Your key performance indicators (KPIs) and weekly change are shown at the top of your dashboard. The indicators shown depend on the training period you are currently in.


This is your weekly average Body Weight. This is a good number to watch during a bulk or cut.


This is your weekly average Body Fat percentage. A convenient way to measure this is with a BIA device. It sends an electrical current through your body and since current will move through muscle easier than body fat it is able to provide a decent estimate of body fat. It is, however, sensitive to hydration status. So it’s best to take a measurement at the same time of day, in the same way, each time. Empirical results suggest maximum strength to body weight occurs at around 14% body fat in men and 20-21% in women. Lower levels of body fat may improve aesthetics but will also progressively decrease strength as body fat drops further.


This is your Fat-Free Mass Index, which is similar to body mass index (BMI) in that it is an estimate of your body thickness. This number is your lean mass divided by the square of your height. So double-check your height on the setup page and verify it is correct. This number can be very useful for determining what type of training will be most beneficial to you specifically.

In general:

  • If your FFMI is under 21.7 for men and 17.8 for women you would benefit from prioritizing gaining muscle mass more than strength. Prep 0 PPL is the first type of training you should try. If that doesn’t work for you, try Prep 0 Full Body, Prep 1, and Prep 2 (in that order). You can gain muscle mass in any training period but this order works for most people.
  • If your FFMI is above 24.3 for men and 20.2 for women you should probably spend most of your time in Prep 2.
  • If your FFMI is in the middle at around 23 for men and 19 for women, your options are also around the midpoint, meaning they’re all about equally likely to be effective for you. So pick the one you like and do that.


This is your current sum of Squat, Bench, and Deadlift 1RMs (or estimates of 1RMs). This number reflects your absolute strength. This is a good number to watch during a bulk or cut.


This is your current relative strength index. SBD is a good KPI to watch but changes in body weight can complicate the interpretation of SBD changes. DOTS corrects for differences in your weight over time and also lets you compare your strength with people in different weight classes.


This is your 30-day Average Weight Lifted (AWL) for competition and basic exercises (SBD + variations). This number is strongly correlated with 1RM results. Try to push this number higher over time and you will test with higher 1RMs. It’s that simple. Pro Tip: Exercise selection is one way you can help control this number. For example, variations with a slow tempo have a lower AWL than variations with a partial range of motion. Therefore, consider periodizing your selection of basic exercise variations. Try slow tempos in Prep 1. These help sharpen up your technique. Then try some partial ROM variations in Prep 2. These help build your confidence in handling near-max weights as you approach 1RM testing.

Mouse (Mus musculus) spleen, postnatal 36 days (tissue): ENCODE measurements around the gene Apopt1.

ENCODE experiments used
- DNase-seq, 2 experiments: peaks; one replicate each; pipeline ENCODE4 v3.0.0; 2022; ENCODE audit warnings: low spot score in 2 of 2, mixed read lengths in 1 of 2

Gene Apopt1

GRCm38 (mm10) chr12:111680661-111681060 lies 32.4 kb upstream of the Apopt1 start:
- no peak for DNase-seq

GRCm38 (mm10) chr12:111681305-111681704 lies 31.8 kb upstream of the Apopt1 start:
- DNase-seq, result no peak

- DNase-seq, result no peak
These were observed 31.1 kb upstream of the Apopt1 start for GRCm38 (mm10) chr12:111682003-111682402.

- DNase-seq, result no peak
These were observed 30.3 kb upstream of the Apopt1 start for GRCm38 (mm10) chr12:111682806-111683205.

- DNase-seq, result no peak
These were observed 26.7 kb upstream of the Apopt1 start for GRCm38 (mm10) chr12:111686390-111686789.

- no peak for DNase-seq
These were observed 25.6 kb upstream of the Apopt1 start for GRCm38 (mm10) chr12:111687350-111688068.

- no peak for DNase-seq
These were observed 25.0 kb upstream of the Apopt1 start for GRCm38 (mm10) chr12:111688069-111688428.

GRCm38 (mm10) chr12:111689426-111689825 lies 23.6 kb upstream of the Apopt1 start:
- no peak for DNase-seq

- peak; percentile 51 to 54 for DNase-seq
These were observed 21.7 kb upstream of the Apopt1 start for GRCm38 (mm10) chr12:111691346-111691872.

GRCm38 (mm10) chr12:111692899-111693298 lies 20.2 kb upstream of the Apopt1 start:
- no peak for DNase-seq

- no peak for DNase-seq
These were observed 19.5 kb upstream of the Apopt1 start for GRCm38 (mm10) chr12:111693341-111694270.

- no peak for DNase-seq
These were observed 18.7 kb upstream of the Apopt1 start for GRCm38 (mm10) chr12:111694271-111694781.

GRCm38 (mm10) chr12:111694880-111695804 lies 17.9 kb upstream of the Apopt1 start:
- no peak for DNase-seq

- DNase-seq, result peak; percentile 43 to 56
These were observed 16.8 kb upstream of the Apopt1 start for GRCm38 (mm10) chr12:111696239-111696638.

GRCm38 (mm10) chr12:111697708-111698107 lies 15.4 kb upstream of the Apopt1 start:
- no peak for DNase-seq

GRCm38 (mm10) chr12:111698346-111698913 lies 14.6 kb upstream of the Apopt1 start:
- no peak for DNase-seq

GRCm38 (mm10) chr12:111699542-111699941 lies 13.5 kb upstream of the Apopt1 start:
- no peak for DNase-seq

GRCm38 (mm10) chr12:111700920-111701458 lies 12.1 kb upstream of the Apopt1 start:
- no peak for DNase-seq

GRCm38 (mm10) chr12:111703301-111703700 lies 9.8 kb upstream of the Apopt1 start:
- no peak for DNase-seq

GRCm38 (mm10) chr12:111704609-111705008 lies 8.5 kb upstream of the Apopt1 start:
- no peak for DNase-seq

This is the sum of reps over 50% of 1RM, also known as the Number of Lifts. It is used to account for SBD volume only and it counts across a rolling 30-day period for competition and basic exercises only (SBD + variations). So reps you do for squats count towards your NL but leg press reps do not. This number tells you how much volume or practice you’re getting with the main lifts. 1000 NL is a good number to strive for during Prep 2. It will be lower during prior periods.

Strongest Lift

Some lift variations have known relationships between 1RMs. For example, a 2-second paused bench press is typically about 94% of your competition bench press. If your 2-second paused bench is actually 96% of your comp bench, that’s higher than expected and so it would be considered relatively strong. Meanwhile, your board press is typically around 110% of your competition bench press. So if your board press is 106% then it is relatively weak. This means that even though your board press uses more weight, it is weaker than your 2-second paused bench. Your strongest lift is the one you outperform the most, which might not be the one that uses the most weight.

Weakest Lift

Your weakest lift works in reverse of your strongest. So this lift is the one you underperform the most with.

The first thing to consider about this is the data the app is looking at may have come from doing this exercise on an easy day. In that case, it will have a low estimate. So it’s good to verify a weakness with intentional tests. Try it again and see if the weakness remains. If so, you found a legitimate area that needs improvement.

A legitimate weakness is your weakest link in the chain. If you spend some time focusing on getting this lift stronger, there’s a good chance it’ll carry over to your comp lift. Prep 1 is a great time to focus on bringing these lifts up. When you see one of your weakest lifts come up in training, try a little harder during that workout to push your estimated 1RM for it up a bit higher. Hopefully, that will remove your weakest lift from the list and replace it with something else. Repeat this process for each weak lift.